Mumsy Abigail sat on an overturned pail by the fire in ‘Cuffs, holding a cup of whiskey.
“It works better than the dreadful tea given to me by the physician,” she explained when Sky asked what she took to ease her aching joints.
The Melniks were perched on the mantle making conversation with her, the Clockwinder and Mr. Arnold about how they were getting along in the cold. The liquor had been given to her in lieu of tea when she entered the establishment, at first to her chagrin since that old drunkard Ezra was there at the time. He was complimentary toward her, as always, and she repaid him with scorn, also as always. After a few minutes, the liquor warmed her belly and soothed her pain, and her sympathies thawed for him. Fortunately he wandered out the door without a word before she had an opportunity to embarrass herself by saying something kind.
Not that she would admit it.
After some time Scottie asked Mr. Arnold about Emerson and his party. “Anyone heard from our intrepid explorers?”
“No,” Arnold responded. “I haven’t heard from him. Only a rumor.”
Immediately Sky inquired, “What’s the rumor?”
Arnold responded plainly, without emotion. “That he died.”
The room fell silent for a few moments as everyone, including Mumsy Abigail, looked at him.
“I think you must have heard incorrectly, cat,” she said, while evaluating him with skepticism.
Scottie broke the tension. “I believe that’s wishful thinking on your part. Not a rumor.”
“No, I heard it just fine,” Arnold said in his defense. “But it was just a rumor. I haven’t talked to the ship captains yet.”
Mumsy harrumphed and Sky waved her hand dismissively. “They’ll be fine,” Sky said.
Arnold shrugged. “Probably.”
“Emerson certainly seems the type to be able to take care of himself,” Scottie added.
Mumsy spoke irritably. “Fortunately, Mr. Lighthouse and my niece have competent people with them.”
“And certainly Lapis fits that,” Scottie said, with Sky adding her agreement right away.
After a moment, Arnold spoke again. “I’m not sure Emerson can take care of himself, so much that the universe somehow seems out to do it for him.”
What followed was a philosophical discussion of the nature of luck in New Babbage, which didn’t interest the old woman. She verified Arnold’s intention to arrive at Ruthorford House the following morning at 5 am, and bid everyone a good night. As she shuffled home she pondered the rumor imparted by Arnold. Could it be true? Were they lost? Although she had hedged her bets, she wished her niece no ill. For all the trials she had set against the younger woman, she had often been surprised by her resiliency and willful refusal to be intimidated.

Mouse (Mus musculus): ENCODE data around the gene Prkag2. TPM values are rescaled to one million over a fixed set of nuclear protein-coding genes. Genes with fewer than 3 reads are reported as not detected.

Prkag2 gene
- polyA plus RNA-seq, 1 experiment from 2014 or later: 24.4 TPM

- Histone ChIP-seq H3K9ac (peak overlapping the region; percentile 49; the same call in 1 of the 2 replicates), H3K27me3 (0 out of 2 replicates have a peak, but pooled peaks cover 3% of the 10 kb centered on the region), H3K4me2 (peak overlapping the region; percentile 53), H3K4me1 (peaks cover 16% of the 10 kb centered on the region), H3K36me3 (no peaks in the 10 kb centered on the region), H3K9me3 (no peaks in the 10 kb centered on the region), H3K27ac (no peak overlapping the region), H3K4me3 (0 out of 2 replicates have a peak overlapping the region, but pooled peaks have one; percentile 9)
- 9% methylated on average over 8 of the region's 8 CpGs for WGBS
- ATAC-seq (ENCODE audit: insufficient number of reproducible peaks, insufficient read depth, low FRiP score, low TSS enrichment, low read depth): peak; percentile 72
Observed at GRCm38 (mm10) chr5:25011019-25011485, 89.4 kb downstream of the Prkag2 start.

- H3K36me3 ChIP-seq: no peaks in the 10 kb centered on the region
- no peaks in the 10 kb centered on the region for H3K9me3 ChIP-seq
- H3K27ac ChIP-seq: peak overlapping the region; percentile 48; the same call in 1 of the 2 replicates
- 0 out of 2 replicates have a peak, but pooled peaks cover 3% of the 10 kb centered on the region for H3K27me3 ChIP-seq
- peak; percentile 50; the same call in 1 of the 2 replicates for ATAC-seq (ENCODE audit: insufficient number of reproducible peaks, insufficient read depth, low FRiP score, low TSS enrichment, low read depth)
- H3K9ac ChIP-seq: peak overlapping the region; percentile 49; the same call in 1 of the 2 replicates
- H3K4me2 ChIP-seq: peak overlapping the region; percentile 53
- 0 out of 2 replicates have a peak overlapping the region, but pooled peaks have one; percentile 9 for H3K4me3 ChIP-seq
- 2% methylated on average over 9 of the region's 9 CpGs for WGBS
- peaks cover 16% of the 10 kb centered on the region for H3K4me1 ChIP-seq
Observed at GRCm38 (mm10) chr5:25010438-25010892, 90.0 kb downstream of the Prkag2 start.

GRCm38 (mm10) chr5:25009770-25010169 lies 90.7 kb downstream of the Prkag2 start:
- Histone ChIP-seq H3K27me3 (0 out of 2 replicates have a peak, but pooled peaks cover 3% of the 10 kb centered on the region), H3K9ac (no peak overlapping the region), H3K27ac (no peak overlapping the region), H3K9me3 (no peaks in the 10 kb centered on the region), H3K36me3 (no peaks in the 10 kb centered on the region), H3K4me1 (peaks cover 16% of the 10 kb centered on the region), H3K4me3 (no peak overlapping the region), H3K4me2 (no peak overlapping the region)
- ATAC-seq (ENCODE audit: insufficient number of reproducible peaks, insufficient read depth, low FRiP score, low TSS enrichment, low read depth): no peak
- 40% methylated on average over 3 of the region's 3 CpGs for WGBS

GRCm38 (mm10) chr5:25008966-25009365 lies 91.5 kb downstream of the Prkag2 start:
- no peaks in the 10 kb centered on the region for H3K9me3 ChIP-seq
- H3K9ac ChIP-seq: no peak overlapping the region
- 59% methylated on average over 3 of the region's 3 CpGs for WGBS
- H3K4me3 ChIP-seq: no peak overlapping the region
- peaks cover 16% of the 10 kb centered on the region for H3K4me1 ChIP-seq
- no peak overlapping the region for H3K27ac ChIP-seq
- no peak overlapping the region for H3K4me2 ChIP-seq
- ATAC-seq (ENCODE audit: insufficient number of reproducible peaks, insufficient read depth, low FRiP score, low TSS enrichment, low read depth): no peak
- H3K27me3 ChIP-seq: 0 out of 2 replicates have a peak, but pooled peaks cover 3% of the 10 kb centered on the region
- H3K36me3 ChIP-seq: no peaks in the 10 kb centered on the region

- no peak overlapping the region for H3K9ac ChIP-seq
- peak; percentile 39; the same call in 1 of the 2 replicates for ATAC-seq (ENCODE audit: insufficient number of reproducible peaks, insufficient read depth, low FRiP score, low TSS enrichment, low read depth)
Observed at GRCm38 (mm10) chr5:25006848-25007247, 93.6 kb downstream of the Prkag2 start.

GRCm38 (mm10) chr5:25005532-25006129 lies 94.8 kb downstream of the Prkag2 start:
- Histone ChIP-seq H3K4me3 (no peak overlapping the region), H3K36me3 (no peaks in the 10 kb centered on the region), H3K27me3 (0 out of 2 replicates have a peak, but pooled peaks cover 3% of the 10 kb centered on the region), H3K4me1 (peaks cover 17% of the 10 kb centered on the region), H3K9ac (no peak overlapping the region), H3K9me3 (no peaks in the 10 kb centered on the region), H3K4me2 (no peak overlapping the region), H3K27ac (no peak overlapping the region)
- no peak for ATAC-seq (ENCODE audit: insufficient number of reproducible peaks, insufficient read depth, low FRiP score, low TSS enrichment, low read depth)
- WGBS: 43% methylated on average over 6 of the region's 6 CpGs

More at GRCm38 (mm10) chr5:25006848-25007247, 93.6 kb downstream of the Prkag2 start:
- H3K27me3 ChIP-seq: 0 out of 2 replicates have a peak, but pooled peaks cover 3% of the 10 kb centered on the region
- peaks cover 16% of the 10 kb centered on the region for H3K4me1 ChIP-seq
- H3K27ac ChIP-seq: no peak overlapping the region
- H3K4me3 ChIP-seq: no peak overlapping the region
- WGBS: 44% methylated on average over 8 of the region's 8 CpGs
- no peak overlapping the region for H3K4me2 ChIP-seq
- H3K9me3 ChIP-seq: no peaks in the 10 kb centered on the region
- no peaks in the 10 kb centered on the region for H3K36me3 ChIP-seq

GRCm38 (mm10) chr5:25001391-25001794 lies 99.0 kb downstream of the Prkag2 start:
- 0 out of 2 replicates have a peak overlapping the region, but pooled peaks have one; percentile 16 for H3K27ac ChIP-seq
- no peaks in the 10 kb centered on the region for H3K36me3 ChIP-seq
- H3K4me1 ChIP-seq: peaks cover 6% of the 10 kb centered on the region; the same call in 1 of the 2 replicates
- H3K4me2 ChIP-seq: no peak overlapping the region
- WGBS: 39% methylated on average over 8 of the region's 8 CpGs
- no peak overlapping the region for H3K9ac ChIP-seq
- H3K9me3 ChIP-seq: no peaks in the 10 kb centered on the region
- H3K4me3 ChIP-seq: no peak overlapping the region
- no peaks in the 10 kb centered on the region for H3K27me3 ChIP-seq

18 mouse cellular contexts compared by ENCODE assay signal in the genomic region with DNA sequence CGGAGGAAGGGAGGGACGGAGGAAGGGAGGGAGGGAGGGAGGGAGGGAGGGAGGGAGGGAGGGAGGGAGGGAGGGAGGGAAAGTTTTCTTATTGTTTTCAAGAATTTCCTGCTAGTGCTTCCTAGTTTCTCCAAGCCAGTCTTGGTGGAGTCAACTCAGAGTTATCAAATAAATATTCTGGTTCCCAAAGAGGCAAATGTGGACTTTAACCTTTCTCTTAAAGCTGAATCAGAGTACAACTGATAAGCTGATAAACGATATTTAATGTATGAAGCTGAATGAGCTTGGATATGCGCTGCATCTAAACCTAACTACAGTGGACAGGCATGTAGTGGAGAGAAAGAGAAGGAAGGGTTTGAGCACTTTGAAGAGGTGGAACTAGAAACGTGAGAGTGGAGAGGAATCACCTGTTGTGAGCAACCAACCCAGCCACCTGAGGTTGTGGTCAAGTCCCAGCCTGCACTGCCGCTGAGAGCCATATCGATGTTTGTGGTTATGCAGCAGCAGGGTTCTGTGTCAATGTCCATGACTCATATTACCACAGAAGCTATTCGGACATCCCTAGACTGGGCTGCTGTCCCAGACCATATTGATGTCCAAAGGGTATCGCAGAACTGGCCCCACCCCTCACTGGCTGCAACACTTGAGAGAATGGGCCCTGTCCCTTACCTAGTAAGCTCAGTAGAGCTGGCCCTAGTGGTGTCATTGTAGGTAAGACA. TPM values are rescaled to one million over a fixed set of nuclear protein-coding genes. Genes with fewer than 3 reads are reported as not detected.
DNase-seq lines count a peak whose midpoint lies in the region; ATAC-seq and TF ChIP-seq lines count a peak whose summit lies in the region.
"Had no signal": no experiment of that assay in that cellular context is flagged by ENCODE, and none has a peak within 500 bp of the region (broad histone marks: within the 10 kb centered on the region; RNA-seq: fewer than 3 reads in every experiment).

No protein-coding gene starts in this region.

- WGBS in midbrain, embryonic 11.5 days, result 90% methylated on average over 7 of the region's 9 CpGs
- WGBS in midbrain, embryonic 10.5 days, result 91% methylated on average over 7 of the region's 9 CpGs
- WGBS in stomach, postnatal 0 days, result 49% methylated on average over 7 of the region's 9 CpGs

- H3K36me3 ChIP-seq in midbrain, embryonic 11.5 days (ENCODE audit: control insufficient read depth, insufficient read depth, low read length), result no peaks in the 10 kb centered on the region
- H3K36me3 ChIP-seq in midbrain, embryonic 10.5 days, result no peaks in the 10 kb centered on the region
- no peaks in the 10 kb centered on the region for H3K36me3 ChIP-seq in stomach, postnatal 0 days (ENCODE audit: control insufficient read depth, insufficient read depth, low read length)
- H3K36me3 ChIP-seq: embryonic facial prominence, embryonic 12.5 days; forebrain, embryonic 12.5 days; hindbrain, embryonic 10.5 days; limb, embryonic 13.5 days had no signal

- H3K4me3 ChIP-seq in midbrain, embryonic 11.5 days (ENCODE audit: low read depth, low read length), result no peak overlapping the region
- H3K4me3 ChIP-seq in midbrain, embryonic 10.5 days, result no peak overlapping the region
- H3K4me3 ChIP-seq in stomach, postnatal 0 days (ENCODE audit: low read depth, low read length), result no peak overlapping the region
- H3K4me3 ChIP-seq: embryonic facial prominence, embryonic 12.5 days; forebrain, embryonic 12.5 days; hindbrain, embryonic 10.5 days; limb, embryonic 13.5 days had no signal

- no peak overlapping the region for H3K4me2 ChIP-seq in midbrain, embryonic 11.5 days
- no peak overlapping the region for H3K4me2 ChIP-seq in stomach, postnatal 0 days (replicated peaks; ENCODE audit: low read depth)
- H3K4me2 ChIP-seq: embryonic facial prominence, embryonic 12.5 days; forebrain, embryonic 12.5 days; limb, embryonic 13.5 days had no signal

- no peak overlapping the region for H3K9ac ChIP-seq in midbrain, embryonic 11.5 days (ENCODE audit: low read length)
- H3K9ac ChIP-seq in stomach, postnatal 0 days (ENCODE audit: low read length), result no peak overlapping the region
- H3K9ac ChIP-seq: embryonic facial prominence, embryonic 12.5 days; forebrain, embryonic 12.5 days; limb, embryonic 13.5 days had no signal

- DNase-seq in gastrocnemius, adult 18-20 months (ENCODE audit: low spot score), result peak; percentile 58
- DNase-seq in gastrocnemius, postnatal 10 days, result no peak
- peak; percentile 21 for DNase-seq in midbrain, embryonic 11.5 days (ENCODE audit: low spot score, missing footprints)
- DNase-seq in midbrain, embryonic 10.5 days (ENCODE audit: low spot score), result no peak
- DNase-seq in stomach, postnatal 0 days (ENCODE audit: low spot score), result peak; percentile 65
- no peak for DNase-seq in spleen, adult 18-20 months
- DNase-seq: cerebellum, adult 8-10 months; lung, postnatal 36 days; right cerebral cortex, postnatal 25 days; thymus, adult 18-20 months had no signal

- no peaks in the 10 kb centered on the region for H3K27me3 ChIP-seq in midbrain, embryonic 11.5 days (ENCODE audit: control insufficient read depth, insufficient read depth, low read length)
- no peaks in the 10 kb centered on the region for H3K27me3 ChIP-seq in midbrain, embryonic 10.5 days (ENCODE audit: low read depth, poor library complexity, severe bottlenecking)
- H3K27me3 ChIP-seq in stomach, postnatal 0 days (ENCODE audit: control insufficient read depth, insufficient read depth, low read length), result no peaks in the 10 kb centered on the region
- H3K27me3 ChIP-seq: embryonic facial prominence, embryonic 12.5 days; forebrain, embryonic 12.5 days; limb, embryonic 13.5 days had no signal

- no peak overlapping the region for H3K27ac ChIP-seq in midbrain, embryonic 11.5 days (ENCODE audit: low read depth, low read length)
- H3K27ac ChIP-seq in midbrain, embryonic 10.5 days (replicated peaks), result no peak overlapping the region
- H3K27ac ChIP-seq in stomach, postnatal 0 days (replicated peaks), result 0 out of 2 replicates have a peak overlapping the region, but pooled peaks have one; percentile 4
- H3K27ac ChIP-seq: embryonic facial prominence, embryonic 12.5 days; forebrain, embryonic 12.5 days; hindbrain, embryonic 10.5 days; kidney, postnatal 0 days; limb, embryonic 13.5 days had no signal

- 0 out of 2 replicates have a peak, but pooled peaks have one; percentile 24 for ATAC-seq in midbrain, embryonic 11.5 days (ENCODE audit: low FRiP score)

A smirk came to her face as she thought about it. She’s more like me than she’d like to admit, she thought. What a surprise it will be to her as she grows as old and crooked.
Mumsy had no doubt that her niece would grow old. For all the ridiculous things Junie had done in her life, she had always rebounded and gone looking for more. In a way, Mumsy was envious. She had spent a better part of her life in mourning rather than looking toward the future, and now the years were behind her. It was too late for her now, which is why she came to enjoy a vicarious interest in Junie’s often-bumbling efforts to live freely.
Not that she would admit it.
* * *
Over breakfast tea, Mumsy Abigail handed a slip of paper to Arnold.
“Your instructions for the day, cat. I trust that your duties at Mr. Lighthouse’s estate are not keeping you too busy to complete them.”
“All I had to do today was look into a few of his accounts and ‘sing’ a lullaby to the monkey again,” Arnold replied flatly, and he took the paper.
The list read as follows:
- Disassemble the drunken snowman in the courtyard
- Shovel and salt the walk
- Fetch four buckets of coal from the roof
- Deliver a letter to Mr. Palmer
- Bring down Juniper’s books and extra blankets from upstairs
- Deliver the blankets to Ezra Crumb
- Obtain the following:
- four cans of vole milk
- one round of vole cheese
- a bacon-stretcher
- one cup of benzene ash
- white lampblack
- two bottles of bourbon
- Frighten away the rats hiding around the foundation
- Shovel a path into the cemetery gate
Arnold blinked and read the list again a few times. He was sure that he could complete most of the things on the list without that much difficulty, but he was unsure of a few things. “What’s benzene ash and white lampblack?” he asked Mumsy. “And do bacon-stretchers even exist?”
The old woman looked at him but made no answer.
“I can check an apothecary for the first two, and there’s a butcher shop for the ‘bacon stretcher’ if it even exists.” Arnold doubted that it did. “But I don’t know where to find your…Palmer at the moment. His so called ‘office’ is nowhere to be found.”
“Where did you find him last time?” she asked. “ Would it not stand to reason that you would find him in the same location again? As for the rest, I expect you to figure it out. If I only needed fetching I could pay an urchin much more cheaply. Use your brain, cat.”
Mumsy sipped her tea neatly and then paused. Seeing Arnold still sitting in front of her, watching her expectantly, she waved her hand as if shooing him away. “Well? What are you waiting for?” she asked irritably. “Go!”
* * *
((Thanks, Arnold, for helping with this; also to Emerson and Sky for review!))